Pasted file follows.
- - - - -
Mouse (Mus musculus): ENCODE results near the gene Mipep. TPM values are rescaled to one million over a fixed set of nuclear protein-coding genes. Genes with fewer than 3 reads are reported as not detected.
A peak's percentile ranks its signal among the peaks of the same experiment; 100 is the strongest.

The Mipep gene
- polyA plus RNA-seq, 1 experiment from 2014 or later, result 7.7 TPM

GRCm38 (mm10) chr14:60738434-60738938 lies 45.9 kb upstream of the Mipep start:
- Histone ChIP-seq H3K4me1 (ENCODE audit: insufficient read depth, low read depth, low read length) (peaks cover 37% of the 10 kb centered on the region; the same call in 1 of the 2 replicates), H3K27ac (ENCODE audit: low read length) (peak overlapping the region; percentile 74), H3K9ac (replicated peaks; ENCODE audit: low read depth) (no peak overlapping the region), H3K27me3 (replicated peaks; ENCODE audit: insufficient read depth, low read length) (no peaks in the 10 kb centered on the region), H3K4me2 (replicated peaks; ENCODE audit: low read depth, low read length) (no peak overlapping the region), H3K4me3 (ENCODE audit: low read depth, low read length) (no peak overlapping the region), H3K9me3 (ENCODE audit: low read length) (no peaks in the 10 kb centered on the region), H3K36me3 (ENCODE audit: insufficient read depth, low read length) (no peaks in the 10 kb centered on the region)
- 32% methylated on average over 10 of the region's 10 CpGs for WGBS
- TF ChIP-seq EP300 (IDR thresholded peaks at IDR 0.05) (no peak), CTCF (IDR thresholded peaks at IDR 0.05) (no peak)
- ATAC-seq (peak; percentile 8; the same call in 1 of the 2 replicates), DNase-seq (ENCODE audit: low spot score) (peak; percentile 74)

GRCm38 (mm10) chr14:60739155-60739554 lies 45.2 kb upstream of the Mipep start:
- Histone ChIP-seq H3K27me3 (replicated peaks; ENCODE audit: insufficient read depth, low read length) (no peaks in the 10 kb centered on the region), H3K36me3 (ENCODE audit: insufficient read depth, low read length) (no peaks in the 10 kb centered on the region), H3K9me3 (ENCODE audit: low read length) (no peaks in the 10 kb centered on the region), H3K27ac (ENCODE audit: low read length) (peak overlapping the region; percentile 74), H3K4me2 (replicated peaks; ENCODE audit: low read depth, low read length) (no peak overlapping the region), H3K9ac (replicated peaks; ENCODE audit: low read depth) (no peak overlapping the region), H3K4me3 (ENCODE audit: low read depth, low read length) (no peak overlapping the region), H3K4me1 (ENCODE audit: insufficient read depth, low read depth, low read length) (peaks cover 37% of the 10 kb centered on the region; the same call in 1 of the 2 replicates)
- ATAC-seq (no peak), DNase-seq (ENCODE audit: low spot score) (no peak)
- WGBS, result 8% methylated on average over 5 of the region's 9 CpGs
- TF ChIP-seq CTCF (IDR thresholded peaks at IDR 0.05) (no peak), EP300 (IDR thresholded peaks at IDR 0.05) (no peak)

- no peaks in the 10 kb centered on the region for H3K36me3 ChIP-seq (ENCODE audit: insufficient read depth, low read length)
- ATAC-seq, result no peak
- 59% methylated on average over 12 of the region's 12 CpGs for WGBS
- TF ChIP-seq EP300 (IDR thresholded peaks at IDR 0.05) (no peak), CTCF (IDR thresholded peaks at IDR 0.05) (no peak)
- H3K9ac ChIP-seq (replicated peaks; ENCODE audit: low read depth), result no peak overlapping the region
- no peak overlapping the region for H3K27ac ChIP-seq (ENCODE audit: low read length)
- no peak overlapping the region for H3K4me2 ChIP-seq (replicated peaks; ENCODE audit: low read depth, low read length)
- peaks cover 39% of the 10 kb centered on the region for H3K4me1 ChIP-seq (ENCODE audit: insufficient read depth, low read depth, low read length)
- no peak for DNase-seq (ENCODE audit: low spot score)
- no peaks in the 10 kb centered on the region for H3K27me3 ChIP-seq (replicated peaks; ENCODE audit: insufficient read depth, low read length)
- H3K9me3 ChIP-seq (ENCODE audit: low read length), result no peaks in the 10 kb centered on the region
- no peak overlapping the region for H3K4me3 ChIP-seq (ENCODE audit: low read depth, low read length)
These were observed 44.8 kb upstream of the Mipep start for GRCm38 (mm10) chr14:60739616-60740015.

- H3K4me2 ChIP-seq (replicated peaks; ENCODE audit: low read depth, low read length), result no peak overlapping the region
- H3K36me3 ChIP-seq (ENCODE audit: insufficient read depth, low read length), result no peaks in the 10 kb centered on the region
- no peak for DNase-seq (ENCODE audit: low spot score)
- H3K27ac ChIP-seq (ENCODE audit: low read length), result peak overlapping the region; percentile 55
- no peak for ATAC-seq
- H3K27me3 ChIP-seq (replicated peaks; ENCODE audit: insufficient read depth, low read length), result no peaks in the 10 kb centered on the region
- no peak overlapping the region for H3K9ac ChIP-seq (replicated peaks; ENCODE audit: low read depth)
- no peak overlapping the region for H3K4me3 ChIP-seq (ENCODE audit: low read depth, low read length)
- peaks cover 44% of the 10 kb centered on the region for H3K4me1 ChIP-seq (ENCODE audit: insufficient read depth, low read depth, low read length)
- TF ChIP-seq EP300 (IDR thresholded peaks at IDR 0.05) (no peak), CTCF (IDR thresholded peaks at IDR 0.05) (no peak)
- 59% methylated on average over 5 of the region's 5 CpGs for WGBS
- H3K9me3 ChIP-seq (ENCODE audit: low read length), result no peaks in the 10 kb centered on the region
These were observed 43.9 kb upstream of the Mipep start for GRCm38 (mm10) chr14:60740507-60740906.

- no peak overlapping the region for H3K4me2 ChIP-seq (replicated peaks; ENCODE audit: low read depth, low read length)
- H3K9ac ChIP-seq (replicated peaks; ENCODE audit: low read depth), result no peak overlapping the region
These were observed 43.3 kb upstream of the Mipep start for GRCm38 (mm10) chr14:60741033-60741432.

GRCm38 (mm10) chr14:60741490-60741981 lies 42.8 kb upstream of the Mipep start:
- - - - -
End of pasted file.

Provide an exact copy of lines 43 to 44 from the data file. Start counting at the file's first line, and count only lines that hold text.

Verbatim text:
These were observed 43.3 kb upstream of the Mipep start for GRCm38 (mm10) chr14:60741033-60741432.

GRCm38 (mm10) chr14:60741490-60741981 lies 42.8 kb upstream of the Mipep start: